“What about faith, Chaplain?” George asked. “Most religions have very common features, most claim absolute authority, completely denouncing all other faiths. How can men teach something that preaches love on one hand, yet teach destruction to non-believers on the other? How can they expect me to have faith in something that teaches of miracles in the far past, but give excuses why those miracles do not occur in the present day? How do you rationalize belief without proof? How do you justify faith knowing that clerics over the ages have corrupted the real truth, adding and subtracting to their beliefs to fit the evolving political environment?

“I have more faith in my rifle, Padre!” a Marine shouted. “The round that killed that Viet Cong sniper didn’t come from God, it came from my rifle.”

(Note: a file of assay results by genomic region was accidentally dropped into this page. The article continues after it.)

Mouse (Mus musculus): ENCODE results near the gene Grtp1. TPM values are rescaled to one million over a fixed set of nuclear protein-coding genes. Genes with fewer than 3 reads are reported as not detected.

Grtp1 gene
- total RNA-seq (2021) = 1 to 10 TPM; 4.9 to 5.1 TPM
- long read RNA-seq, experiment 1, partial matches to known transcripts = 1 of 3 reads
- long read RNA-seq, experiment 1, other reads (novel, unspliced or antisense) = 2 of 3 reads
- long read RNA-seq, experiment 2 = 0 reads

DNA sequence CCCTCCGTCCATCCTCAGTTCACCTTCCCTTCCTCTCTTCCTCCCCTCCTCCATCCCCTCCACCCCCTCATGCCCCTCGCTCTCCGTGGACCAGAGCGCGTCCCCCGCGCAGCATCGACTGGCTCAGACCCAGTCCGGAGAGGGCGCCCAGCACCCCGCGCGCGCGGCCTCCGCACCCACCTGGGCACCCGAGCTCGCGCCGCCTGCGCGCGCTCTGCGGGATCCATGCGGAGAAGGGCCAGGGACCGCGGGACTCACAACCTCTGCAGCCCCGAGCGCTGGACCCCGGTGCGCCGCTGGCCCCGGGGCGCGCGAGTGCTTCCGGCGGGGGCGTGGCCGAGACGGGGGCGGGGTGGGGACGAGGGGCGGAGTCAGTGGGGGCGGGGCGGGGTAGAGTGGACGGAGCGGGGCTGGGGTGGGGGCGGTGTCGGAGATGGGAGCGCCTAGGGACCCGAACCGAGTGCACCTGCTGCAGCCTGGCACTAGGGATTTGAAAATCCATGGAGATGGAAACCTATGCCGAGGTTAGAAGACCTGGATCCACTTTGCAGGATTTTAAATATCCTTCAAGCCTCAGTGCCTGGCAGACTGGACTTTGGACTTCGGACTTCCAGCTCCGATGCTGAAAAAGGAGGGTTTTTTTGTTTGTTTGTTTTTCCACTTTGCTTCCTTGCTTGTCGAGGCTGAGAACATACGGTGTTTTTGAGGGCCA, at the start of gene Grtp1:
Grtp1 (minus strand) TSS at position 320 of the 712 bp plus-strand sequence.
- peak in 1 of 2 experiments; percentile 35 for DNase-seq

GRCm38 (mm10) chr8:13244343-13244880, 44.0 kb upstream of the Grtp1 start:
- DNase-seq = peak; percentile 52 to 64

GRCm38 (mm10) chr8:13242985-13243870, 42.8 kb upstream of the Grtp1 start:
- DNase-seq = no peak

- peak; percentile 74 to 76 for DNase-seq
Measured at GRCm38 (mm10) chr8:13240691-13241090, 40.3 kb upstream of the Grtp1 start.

“Do not blaspheme against the Lord God,” the Chaplain yelled in anger. “He may not be there the next time you ask for his help.”

“I’d rather have Sarge guarding my rear,” another Marine stated, “at least I can count on him.”

“Your Sergeant’s beliefs are the product of post-traumatic stress,” The Chaplain continued. “I suggest you renew your faith in God and disregard his misguided philosophy and ideas of fantasy. Class dismissed!”

In so many words, my beliefs are totally false and his are absolute truth, George thought as he left the room, so much for religious tolerance and freedom of religion.

Word count: 1916